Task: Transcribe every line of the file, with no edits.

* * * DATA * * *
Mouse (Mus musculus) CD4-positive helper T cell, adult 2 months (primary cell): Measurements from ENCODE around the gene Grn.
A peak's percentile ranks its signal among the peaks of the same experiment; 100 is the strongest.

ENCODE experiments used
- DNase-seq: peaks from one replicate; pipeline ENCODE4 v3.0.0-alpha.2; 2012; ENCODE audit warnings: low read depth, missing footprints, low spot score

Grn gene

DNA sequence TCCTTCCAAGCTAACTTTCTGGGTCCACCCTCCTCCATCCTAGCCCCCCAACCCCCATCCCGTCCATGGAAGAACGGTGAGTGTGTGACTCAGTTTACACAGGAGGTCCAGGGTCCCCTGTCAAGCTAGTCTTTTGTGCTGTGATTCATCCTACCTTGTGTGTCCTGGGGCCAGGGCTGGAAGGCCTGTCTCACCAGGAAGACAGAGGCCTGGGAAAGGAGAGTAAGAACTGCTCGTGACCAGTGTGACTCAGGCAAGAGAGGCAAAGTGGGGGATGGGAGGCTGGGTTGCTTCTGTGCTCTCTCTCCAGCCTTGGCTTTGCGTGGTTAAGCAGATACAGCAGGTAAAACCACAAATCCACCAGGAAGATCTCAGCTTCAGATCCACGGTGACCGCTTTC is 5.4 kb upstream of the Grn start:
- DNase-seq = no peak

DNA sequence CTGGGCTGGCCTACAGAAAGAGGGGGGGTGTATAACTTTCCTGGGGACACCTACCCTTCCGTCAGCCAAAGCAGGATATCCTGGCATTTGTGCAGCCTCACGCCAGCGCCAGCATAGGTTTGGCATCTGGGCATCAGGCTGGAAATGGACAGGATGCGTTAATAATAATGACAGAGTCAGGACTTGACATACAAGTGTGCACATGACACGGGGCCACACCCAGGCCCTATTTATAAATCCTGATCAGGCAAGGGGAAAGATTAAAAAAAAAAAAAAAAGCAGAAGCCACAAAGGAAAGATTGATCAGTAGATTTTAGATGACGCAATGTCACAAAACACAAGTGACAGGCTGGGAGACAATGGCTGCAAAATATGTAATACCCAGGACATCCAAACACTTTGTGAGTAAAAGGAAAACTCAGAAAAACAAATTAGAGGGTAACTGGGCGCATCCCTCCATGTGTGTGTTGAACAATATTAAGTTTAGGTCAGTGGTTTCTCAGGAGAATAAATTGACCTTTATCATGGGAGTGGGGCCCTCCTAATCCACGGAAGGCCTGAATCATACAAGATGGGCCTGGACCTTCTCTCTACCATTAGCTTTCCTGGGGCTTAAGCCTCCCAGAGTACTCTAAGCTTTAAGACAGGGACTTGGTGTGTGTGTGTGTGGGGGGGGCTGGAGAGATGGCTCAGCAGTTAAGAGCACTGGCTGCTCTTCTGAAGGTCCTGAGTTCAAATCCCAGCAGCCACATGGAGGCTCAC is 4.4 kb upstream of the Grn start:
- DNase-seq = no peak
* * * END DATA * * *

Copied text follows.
Mouse (Mus musculus) CD4-positive helper T cell, adult 2 months (primary cell): Measurements from ENCODE around the gene Grn.
A peak's percentile ranks its signal among the peaks of the same experiment; 100 is the strongest.

ENCODE experiments used
- DNase-seq: peaks from one replicate; pipeline ENCODE4 v3.0.0-alpha.2; 2012; ENCODE audit warnings: low read depth, missing footprints, low spot score

Grn gene

DNA sequence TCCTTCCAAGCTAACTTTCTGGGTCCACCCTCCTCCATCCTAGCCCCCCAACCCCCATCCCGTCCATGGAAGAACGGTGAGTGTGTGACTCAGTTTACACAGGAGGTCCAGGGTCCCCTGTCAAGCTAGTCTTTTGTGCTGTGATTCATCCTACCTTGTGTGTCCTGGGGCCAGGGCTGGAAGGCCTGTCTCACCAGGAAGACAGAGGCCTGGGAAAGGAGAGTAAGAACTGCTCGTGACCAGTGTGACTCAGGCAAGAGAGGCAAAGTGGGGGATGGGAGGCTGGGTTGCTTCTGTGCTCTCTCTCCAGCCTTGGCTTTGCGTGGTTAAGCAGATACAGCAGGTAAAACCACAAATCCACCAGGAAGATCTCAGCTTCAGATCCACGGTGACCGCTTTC is 5.4 kb upstream of the Grn start:
- DNase-seq = no peak

DNA sequence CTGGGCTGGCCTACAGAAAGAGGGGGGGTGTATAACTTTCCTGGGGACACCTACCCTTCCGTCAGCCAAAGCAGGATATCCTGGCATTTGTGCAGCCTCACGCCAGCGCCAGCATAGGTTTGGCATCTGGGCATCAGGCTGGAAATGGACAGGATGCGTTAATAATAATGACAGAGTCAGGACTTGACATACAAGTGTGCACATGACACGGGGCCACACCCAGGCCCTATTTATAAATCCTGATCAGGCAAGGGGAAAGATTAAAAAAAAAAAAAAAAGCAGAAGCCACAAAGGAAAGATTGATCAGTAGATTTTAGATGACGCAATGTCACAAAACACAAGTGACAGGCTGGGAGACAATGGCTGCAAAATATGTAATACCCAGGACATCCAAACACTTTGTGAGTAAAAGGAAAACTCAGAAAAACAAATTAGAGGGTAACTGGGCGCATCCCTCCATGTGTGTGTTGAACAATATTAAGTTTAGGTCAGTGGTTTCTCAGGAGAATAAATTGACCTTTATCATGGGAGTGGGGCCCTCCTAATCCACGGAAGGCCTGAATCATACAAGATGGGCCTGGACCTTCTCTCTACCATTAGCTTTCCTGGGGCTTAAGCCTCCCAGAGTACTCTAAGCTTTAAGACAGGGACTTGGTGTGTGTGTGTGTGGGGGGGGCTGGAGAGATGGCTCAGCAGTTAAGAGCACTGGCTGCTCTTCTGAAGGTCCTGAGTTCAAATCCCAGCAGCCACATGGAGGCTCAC is 4.4 kb upstream of the Grn start:
- DNase-seq = no peak